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This article is about the Old World chats; see below for other birds called "chats".

Chats (formerly sometimes known as "chat-thrushes") are a group of small Old World insectivorous birds formerly[when?] classified as members of the thrush family Turdidae, but now[vague] considered Old World flycatchers.

Saxicola rubetra 3 tom (Marek Szczepanek).jpg
Whinchat (Saxicola rubetra)
Scientific classification

About 30, see text.

The name is normally applied to the more robust ground-feeding flycatchers found in Europe and Asia and most northern species are strong migrants. There are a large number of genera and these birds in particular make up most of the subfamily Saxicolinae.

Other songbirds called "chats" are:

  • Australian chats, genera Ashbyia and Epthianura of the honeyeater family (Meliphagidae). They belong to a more ancient lineage than Saxicolinae.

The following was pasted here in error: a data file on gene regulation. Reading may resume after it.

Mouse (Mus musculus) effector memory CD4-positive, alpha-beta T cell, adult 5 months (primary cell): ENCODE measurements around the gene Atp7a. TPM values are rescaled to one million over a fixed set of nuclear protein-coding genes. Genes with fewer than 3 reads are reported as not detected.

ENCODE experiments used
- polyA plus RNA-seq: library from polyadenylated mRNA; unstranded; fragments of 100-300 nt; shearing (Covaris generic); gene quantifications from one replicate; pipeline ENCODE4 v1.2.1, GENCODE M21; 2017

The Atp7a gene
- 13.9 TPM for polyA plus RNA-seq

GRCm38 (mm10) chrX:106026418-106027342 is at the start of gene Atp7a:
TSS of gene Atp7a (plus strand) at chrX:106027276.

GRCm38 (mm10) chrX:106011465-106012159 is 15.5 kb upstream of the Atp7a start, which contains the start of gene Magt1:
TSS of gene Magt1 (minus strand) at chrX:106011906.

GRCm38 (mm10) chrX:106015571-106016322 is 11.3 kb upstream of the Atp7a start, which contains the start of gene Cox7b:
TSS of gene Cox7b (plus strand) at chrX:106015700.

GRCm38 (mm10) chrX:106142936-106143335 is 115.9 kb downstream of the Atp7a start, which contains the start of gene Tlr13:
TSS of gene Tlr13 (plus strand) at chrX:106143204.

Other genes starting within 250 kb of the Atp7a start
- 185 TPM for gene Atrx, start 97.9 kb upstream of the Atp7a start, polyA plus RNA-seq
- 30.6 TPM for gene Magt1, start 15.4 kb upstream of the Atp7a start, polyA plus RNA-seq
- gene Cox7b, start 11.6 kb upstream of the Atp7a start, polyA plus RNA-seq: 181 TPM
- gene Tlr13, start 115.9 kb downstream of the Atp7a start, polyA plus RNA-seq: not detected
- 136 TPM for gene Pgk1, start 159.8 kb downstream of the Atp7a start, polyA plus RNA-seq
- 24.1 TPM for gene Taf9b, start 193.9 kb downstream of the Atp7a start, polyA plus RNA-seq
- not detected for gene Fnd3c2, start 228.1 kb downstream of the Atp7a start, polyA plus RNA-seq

• American chats, genus Granatellus of the cardinal family (Cardinalidae), formerly placed in the wood-warbler family. They belong to a more modern lineage than Saxicolinae.
  • Yellow-breasted chat (Icteria virens), an enigmatic North American songbird tentatively placed in the wood-warbler family (Parulidae); its true relationships are unresolved.

Species in taxonomic orderEdit

Saxicolinae genera not usually called "chats" are:

Aberrant redstarts, possibly belonging in this subfamily: